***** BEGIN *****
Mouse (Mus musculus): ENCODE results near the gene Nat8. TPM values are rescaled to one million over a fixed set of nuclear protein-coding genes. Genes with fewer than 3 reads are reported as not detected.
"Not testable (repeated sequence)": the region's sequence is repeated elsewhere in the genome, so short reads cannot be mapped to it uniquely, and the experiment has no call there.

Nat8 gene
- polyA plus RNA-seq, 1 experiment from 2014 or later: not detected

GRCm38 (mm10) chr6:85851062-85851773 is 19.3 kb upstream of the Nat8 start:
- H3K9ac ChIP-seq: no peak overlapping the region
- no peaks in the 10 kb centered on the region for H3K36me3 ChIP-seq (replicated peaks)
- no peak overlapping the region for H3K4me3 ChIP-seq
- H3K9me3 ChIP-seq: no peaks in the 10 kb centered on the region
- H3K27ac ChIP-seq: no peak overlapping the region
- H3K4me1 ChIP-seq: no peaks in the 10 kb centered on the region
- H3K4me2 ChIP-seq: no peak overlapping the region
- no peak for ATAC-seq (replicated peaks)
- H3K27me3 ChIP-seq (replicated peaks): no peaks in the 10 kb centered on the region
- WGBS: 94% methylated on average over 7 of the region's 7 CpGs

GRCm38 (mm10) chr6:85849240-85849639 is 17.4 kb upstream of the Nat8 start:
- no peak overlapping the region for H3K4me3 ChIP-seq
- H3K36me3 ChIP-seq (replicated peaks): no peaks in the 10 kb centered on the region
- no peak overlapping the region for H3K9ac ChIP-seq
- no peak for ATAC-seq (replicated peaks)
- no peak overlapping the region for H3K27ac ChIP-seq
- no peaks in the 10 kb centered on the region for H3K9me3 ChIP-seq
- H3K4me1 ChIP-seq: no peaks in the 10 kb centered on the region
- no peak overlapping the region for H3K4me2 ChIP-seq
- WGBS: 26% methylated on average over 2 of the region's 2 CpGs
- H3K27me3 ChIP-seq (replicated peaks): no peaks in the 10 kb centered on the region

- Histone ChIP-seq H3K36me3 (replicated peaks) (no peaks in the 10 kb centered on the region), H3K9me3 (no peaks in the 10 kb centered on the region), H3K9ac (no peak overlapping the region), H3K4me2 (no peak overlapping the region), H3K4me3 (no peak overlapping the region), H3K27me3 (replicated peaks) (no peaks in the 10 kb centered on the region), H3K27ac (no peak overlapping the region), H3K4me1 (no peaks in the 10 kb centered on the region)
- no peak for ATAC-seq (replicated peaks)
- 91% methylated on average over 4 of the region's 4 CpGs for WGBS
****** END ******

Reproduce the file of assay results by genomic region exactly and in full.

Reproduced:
Mouse (Mus musculus): ENCODE results near the gene Nat8. TPM values are rescaled to one million over a fixed set of nuclear protein-coding genes. Genes with fewer than 3 reads are reported as not detected.
"Not testable (repeated sequence)": the region's sequence is repeated elsewhere in the genome, so short reads cannot be mapped to it uniquely, and the experiment has no call there.

Nat8 gene
- polyA plus RNA-seq, 1 experiment from 2014 or later: not detected

GRCm38 (mm10) chr6:85851062-85851773 is 19.3 kb upstream of the Nat8 start:
- H3K9ac ChIP-seq: no peak overlapping the region
- no peaks in the 10 kb centered on the region for H3K36me3 ChIP-seq (replicated peaks)
- no peak overlapping the region for H3K4me3 ChIP-seq
- H3K9me3 ChIP-seq: no peaks in the 10 kb centered on the region
- H3K27ac ChIP-seq: no peak overlapping the region
- H3K4me1 ChIP-seq: no peaks in the 10 kb centered on the region
- H3K4me2 ChIP-seq: no peak overlapping the region
- no peak for ATAC-seq (replicated peaks)
- H3K27me3 ChIP-seq (replicated peaks): no peaks in the 10 kb centered on the region
- WGBS: 94% methylated on average over 7 of the region's 7 CpGs

GRCm38 (mm10) chr6:85849240-85849639 is 17.4 kb upstream of the Nat8 start:
- no peak overlapping the region for H3K4me3 ChIP-seq
- H3K36me3 ChIP-seq (replicated peaks): no peaks in the 10 kb centered on the region
- no peak overlapping the region for H3K9ac ChIP-seq
- no peak for ATAC-seq (replicated peaks)
- no peak overlapping the region for H3K27ac ChIP-seq
- no peaks in the 10 kb centered on the region for H3K9me3 ChIP-seq
- H3K4me1 ChIP-seq: no peaks in the 10 kb centered on the region
- no peak overlapping the region for H3K4me2 ChIP-seq
- WGBS: 26% methylated on average over 2 of the region's 2 CpGs
- H3K27me3 ChIP-seq (replicated peaks): no peaks in the 10 kb centered on the region

- Histone ChIP-seq H3K36me3 (replicated peaks) (no peaks in the 10 kb centered on the region), H3K9me3 (no peaks in the 10 kb centered on the region), H3K9ac (no peak overlapping the region), H3K4me2 (no peak overlapping the region), H3K4me3 (no peak overlapping the region), H3K27me3 (replicated peaks) (no peaks in the 10 kb centered on the region), H3K27ac (no peak overlapping the region), H3K4me1 (no peaks in the 10 kb centered on the region)
- no peak for ATAC-seq (replicated peaks)
- 91% methylated on average over 4 of the region's 4 CpGs for WGBS